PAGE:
State report card

The report card for each state contains the scores it received when we evaluated it for how well it protects patients against sexually abusive doctors. The overall rating is the average of the score the state received in each category. In states with two medical boards, one for osteopathic physicians and the other for medical doctors, the overall rating is based on an average of each board’s scores.

Click on the boxes below to read how Maine did on each category — and how we calculated the score for the categories.


State rating (out of 100)

  • Board composition: 65
    Are consumer members included to balance physicians’ tendency to identify with their colleagues? More...
    A blueprint developed by The Federation of State Medical Boards recognized the importance of having independent public members on physician-dominated medical regulatory agencies. To assess the composition of disciplinary agencies, the AJC used three measures, with the most weight given to consumer representation. Top grades went to states where public members make up at least 40 percent of the board; where those members represent consumers and where neither they nor their family members have professional or financial ties to health care; and where women hold at least 40 percent of the board seats.
  • Criminal acts: 28
    Are medical regulators and law enforcement made aware of doctors’ criminal conduct? More...
    The medical profession has long recognized the power imbalance between doctors and patients. But only in recent years have states enacted three key laws to try to protect vulnerable patients from dangerous doctors. The AJC considered two of these laws the most important. Top grades went to states where physicians must undergo criminal background checks, with fingerprints, at initial license application and periodically; and where doctor-patient sexual contact has been made a criminal offense in recognition that patients cannot give meaningful consent. In addition, the AJC also rated states on whether medical boards that learn of allegations of criminal conduct must alert law enforcement.
    • Has the state criminalized sexual misconduct involving doctors and patients?: 16 of 40
      Psychiatrists are guilty of gross sexual assault, a Class C crime, if they engage in a sexual act or sexual contact with a person who suffers from a mental disability reasonably apparent or known. This is for current clients. Class C crimes are felonies. A psychiatrist also may be charged with unlawful sexual contact by intentionally subjecting a current patient to any sexual contact; or with unlawful sexual touching, for intentionally subjecting a current patient to sexual touching.

More from Maine

Highlighted case

Dr. Juan C. Lazaro

After the doctor’s license was revoked in Florida for inappropriate prescribing practices, he began practicing in Maine, specializing in treatment of chronic pain and substance abuse. Shortly after he began that practice, board orders show Lazaro engaged in sexual misconduct with three female patients: He told each to come to his office late in the evening with $100 cash. He then asked each to remove part or all of her clothing, asked inappropriate questions about their sexual experiences, and under the guise of practicing medicine fondled their breasts or rubbed up against or touched their genitals.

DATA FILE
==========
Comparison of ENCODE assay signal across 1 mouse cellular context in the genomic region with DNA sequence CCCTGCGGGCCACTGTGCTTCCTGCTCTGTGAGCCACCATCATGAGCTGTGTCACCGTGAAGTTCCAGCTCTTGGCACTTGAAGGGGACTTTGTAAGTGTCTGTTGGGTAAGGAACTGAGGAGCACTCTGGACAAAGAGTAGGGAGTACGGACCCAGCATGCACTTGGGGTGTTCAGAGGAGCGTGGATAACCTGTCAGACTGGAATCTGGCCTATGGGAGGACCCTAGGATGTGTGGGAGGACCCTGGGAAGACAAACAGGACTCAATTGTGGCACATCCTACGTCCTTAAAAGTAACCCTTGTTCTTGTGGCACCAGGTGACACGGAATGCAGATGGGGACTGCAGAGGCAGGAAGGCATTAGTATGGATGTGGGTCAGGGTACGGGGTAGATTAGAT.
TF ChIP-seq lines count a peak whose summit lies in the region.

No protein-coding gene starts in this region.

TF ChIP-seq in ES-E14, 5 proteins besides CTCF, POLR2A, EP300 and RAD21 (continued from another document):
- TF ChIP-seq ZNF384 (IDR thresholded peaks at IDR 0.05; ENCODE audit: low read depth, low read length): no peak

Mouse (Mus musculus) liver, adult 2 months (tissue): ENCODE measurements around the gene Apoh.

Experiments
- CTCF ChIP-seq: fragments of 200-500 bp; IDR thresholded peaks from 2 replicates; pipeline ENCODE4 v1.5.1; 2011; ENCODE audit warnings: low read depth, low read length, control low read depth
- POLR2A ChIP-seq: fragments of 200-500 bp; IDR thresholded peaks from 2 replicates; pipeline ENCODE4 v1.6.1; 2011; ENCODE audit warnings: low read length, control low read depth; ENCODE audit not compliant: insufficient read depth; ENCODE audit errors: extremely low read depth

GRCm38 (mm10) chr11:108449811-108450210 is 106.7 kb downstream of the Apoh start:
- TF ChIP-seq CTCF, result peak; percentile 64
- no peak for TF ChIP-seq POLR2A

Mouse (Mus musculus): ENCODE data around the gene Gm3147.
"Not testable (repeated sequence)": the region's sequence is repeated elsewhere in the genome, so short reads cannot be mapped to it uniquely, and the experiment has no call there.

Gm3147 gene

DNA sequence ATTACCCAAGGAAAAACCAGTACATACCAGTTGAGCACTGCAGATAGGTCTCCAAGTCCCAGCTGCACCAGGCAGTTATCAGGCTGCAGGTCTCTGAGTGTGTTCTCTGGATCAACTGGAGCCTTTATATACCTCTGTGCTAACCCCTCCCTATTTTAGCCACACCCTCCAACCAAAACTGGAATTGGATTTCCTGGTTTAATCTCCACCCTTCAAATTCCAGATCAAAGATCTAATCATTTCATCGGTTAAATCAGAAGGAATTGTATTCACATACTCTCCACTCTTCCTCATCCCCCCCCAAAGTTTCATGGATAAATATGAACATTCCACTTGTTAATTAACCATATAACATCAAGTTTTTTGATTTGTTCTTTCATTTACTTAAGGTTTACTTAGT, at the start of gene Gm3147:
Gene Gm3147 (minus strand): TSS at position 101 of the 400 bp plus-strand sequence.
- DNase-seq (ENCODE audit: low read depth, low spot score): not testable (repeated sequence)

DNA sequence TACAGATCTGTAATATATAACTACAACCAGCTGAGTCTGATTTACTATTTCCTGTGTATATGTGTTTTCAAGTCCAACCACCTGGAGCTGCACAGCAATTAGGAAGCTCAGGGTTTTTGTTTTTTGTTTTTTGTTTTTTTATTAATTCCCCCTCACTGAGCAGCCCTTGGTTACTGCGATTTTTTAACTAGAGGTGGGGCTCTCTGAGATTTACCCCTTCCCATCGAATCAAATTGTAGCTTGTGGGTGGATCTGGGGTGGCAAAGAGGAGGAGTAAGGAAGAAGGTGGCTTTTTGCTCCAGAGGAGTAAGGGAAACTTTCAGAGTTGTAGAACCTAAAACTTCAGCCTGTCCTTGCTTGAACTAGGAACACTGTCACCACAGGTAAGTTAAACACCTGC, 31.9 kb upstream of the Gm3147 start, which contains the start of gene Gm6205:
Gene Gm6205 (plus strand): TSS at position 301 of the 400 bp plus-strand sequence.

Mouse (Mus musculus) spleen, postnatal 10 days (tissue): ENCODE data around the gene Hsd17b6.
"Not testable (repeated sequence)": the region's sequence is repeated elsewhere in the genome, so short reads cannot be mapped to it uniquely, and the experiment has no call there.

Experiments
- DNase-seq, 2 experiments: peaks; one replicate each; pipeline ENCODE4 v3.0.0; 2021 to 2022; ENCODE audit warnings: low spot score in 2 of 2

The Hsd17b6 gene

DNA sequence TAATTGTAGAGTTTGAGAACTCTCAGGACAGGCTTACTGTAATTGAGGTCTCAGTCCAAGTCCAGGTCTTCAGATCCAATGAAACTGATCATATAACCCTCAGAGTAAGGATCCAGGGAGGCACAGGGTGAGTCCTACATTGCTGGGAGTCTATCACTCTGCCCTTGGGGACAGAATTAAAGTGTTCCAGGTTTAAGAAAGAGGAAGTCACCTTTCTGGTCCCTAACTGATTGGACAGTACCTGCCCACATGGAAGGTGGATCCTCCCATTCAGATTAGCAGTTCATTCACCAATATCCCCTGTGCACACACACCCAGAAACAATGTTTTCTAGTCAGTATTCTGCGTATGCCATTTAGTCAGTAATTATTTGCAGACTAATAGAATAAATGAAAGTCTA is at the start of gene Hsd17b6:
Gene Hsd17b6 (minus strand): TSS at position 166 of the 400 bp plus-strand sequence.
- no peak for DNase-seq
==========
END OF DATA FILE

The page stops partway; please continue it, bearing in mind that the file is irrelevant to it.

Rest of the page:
In 2005, he pleaded guilty to unlawful sexual contact with patients.

“In light of the nature of his criminal convictions for unlawful sexual contact…the Board reasonably concludes that it was Dr. Lazaro’s conscious object to touch the genitals of three female patients in order to arouse or gratify his sexual desires or in order to offend them,” the board said in revoking his license.

Lazaro also pleaded guilty to theft by deception in a case that involved a state program for low-income patients.

Numerous efforts to contact Lazaro by phone were unsuccessful.

Researching a doctor

  • Accurate records of sexual abuse accusations against doctors are not always easily accessible. In Maine, the Maine Board of Licensure in Medicine and the Maine Board of Osteopathic Licensure regulate medical professionals. Actions issued by both boards can be found on the same website. Please note that license search results typically include all public disciplinary actions, not just those involving sexual misconduct, and can sometimes include vague language. Also, some states deal with some disciplinary issues privately; private board orders are not included. Maine removes deceased physicians from its listing of adverse licensing actions.

Complaint process

Anonymous complaints are investigated if there is sufficient evidence. The Board of Osteopathic Licensure complaint form advises that a copy of the complaint will be sent to the physician in question.


''[The doctor] acknowledged that the sexual relationship with Patient A was wrong and stated that he immediately wanted to self-report his conduct to the Board but was advised not to do so by a prior attorney, two counselors, and another physician."

— Statement of facts in the state board’s 2015 order placing a doctor on probation.

Key fact

The board told the Portland Press Herald in March that its informal practice is to decide each complaint on its own merits, without considering past disciplinary actions against a doctor. Critics said that can allow dangerous doctors to continue to practice.

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